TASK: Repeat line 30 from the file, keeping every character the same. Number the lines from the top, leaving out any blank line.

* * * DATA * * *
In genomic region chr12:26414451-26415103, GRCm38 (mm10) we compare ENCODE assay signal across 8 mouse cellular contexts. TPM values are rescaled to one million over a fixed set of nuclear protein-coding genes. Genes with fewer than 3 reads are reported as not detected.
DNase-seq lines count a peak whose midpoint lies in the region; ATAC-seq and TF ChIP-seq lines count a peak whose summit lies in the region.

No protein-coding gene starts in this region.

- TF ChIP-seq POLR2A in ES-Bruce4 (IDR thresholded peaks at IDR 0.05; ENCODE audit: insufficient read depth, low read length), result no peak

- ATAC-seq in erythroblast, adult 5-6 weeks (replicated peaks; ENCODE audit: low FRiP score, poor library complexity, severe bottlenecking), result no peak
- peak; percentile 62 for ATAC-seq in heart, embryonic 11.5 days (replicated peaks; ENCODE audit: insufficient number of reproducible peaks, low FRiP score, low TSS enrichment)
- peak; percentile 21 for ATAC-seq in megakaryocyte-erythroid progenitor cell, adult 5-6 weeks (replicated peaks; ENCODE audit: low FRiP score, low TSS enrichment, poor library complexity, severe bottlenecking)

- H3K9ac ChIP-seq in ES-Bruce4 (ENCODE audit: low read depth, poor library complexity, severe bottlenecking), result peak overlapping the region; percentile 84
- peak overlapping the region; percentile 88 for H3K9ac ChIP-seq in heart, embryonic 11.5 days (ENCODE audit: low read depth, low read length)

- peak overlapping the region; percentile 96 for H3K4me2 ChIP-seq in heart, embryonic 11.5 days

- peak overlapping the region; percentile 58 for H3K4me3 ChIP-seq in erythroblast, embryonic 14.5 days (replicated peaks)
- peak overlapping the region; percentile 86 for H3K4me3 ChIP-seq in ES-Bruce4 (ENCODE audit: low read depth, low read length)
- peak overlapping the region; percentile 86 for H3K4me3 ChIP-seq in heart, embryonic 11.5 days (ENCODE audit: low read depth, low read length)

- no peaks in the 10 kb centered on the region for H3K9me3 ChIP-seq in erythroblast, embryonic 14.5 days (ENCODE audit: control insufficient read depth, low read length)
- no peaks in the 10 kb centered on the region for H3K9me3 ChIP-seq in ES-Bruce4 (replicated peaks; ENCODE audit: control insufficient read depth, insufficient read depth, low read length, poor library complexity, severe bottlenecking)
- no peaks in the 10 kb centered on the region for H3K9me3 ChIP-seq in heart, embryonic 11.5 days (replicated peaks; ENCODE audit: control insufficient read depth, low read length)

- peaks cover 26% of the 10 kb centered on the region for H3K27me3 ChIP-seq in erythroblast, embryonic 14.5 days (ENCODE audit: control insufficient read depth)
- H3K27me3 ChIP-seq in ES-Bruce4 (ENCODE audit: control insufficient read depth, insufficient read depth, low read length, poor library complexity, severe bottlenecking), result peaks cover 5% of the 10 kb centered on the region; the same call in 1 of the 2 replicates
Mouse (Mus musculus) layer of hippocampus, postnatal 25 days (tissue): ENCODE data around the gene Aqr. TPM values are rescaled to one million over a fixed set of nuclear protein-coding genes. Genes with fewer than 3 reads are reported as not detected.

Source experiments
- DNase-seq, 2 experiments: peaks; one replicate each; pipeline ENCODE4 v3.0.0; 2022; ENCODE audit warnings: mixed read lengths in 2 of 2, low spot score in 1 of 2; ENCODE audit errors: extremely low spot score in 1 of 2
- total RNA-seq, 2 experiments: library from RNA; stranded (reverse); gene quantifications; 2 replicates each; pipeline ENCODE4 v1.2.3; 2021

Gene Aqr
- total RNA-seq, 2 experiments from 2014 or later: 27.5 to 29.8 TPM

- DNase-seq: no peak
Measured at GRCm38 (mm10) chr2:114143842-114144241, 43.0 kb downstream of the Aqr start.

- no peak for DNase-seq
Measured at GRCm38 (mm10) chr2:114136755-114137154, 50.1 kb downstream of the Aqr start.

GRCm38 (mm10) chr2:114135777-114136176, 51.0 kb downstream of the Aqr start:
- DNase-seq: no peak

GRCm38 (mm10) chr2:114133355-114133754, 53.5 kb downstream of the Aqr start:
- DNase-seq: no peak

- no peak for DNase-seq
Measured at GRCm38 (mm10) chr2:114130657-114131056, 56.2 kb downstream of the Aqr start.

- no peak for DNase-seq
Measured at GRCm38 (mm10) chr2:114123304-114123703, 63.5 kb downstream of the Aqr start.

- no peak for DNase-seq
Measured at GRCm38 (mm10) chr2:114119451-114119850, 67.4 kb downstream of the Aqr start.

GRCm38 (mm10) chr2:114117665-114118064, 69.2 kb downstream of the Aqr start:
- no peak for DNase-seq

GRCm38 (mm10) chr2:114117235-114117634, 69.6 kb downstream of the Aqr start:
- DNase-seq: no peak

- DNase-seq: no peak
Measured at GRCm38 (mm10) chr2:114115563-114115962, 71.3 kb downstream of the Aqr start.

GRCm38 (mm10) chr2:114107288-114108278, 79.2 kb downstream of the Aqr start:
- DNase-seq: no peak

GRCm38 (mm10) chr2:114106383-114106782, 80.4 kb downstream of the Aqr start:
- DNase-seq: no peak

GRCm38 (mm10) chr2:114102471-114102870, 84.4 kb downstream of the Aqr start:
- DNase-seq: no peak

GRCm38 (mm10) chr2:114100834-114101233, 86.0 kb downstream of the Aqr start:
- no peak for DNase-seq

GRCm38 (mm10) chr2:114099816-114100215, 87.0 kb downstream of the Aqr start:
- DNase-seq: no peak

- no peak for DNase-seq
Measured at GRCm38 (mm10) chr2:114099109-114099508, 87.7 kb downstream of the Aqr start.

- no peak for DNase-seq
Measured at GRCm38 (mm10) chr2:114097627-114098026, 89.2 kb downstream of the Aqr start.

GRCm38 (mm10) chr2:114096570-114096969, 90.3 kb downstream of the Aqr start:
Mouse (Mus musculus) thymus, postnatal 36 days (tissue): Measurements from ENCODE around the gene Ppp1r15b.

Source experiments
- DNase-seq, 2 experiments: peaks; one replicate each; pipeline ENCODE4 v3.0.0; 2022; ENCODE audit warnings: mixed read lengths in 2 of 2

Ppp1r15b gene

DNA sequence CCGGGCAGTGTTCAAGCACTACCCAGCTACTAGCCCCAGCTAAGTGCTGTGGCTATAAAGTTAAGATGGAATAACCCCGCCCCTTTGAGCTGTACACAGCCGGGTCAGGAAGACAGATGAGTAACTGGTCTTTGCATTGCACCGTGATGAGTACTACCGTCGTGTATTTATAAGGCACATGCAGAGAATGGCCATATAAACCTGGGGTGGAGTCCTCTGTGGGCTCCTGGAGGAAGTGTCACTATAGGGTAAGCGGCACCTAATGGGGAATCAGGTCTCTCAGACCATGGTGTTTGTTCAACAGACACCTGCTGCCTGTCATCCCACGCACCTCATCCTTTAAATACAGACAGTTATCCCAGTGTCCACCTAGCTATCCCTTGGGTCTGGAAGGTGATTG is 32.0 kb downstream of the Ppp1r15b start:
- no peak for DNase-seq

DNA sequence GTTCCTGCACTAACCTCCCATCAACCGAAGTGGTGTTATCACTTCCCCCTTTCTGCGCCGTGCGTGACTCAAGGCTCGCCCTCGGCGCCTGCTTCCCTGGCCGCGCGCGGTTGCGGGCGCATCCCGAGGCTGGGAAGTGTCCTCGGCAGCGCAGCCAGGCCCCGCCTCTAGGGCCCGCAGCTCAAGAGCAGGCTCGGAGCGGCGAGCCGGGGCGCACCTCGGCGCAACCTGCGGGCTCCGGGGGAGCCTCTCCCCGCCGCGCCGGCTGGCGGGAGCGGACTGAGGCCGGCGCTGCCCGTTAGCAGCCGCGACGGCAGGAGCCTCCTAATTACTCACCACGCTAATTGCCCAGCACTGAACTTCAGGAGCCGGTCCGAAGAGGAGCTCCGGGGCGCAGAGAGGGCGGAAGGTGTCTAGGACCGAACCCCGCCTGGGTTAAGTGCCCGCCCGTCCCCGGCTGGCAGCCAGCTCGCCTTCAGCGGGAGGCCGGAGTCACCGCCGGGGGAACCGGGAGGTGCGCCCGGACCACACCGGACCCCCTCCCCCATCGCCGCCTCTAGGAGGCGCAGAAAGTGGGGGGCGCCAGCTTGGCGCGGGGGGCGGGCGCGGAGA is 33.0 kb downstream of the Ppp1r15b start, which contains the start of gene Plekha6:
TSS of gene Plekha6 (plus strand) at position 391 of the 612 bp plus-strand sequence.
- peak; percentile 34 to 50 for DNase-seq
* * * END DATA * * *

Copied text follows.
- DNase-seq: no peak